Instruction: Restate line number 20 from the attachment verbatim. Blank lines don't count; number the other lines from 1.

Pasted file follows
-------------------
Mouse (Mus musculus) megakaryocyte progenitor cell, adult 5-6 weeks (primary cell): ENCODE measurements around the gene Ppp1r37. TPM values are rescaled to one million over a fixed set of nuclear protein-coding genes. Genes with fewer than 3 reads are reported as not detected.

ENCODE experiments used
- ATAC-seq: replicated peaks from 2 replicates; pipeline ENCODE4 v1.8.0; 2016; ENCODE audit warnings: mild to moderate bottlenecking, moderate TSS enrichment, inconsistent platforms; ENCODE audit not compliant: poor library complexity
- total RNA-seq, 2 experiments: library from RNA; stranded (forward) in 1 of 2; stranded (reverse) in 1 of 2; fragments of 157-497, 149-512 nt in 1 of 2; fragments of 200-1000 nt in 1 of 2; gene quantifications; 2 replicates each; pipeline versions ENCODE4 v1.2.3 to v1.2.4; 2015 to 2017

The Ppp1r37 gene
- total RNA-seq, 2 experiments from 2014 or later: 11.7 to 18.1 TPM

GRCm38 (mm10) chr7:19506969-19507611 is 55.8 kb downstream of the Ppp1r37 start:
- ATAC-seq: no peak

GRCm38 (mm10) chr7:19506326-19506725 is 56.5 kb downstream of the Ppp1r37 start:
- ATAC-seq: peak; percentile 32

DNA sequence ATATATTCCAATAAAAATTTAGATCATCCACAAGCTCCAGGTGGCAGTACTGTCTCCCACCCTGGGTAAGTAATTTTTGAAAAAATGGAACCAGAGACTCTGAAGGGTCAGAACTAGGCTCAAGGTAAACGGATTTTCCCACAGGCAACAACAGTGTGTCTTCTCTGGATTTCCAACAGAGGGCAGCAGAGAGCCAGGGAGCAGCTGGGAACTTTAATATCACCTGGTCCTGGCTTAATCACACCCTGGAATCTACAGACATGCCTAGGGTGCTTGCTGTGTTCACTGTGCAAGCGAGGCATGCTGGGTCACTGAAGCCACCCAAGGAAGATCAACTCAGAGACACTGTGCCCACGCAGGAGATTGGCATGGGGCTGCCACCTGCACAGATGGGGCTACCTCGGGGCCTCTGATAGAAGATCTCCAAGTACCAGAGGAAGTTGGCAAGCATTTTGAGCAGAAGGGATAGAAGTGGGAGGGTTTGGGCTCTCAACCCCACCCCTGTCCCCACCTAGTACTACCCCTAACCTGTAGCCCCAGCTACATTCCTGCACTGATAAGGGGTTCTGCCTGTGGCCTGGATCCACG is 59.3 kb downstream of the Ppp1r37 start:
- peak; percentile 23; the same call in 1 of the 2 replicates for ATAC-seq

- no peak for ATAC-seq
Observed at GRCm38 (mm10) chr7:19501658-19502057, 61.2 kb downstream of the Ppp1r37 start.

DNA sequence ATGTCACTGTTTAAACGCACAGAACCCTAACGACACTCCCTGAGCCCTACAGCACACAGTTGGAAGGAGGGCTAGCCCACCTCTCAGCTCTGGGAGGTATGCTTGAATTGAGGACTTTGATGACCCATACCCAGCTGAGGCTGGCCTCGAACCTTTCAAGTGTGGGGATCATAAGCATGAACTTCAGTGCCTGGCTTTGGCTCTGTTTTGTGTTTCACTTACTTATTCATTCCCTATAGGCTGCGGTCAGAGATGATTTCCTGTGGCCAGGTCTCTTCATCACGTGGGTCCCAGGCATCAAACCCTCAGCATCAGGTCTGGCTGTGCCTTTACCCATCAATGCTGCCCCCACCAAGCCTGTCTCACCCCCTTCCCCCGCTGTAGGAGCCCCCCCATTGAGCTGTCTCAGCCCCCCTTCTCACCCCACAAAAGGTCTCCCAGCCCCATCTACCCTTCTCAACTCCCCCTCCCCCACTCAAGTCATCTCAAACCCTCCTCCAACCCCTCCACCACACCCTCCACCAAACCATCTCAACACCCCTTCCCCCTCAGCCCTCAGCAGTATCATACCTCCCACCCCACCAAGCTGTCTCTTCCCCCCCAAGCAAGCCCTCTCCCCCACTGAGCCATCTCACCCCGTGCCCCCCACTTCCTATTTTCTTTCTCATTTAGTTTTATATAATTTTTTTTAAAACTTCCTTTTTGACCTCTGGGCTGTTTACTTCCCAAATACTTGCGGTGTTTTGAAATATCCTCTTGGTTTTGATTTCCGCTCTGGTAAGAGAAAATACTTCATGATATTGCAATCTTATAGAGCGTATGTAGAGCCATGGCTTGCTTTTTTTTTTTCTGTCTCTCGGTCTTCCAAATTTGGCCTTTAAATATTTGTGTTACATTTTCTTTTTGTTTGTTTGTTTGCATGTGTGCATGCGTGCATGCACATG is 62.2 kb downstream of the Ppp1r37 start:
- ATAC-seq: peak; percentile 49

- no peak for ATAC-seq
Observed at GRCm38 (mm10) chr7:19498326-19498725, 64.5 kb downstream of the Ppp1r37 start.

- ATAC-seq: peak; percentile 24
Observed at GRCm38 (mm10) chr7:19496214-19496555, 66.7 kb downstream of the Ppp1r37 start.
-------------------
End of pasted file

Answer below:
Observed at GRCm38 (mm10) chr7:19496214-19496555, 66.7 kb downstream of the Ppp1r37 start.